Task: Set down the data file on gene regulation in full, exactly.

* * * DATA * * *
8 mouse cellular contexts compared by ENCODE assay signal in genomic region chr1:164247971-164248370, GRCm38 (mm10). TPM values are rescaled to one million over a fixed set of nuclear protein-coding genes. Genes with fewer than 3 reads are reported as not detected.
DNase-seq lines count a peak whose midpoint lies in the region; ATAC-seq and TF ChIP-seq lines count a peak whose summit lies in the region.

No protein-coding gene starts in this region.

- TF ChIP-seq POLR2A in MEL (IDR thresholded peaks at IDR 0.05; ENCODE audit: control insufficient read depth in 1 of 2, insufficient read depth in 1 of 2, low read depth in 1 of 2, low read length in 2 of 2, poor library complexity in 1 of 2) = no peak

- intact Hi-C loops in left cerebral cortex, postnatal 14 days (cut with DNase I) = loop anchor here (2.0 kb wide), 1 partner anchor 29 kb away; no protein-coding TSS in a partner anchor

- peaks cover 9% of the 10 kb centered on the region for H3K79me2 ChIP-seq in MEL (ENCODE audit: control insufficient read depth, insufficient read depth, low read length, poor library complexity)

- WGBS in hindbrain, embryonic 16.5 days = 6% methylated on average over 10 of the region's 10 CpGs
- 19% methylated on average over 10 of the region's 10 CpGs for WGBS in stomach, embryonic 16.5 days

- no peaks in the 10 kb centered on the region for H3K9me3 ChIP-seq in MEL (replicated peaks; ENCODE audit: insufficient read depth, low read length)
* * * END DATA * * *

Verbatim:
8 mouse cellular contexts compared by ENCODE assay signal in genomic region chr1:164247971-164248370, GRCm38 (mm10). TPM values are rescaled to one million over a fixed set of nuclear protein-coding genes. Genes with fewer than 3 reads are reported as not detected.
DNase-seq lines count a peak whose midpoint lies in the region; ATAC-seq and TF ChIP-seq lines count a peak whose summit lies in the region.

No protein-coding gene starts in this region.

- TF ChIP-seq POLR2A in MEL (IDR thresholded peaks at IDR 0.05; ENCODE audit: control insufficient read depth in 1 of 2, insufficient read depth in 1 of 2, low read depth in 1 of 2, low read length in 2 of 2, poor library complexity in 1 of 2) = no peak

- intact Hi-C loops in left cerebral cortex, postnatal 14 days (cut with DNase I) = loop anchor here (2.0 kb wide), 1 partner anchor 29 kb away; no protein-coding TSS in a partner anchor

- peaks cover 9% of the 10 kb centered on the region for H3K79me2 ChIP-seq in MEL (ENCODE audit: control insufficient read depth, insufficient read depth, low read length, poor library complexity)

- WGBS in hindbrain, embryonic 16.5 days = 6% methylated on average over 10 of the region's 10 CpGs
- 19% methylated on average over 10 of the region's 10 CpGs for WGBS in stomach, embryonic 16.5 days

- no peaks in the 10 kb centered on the region for H3K9me3 ChIP-seq in MEL (replicated peaks; ENCODE audit: insufficient read depth, low read length)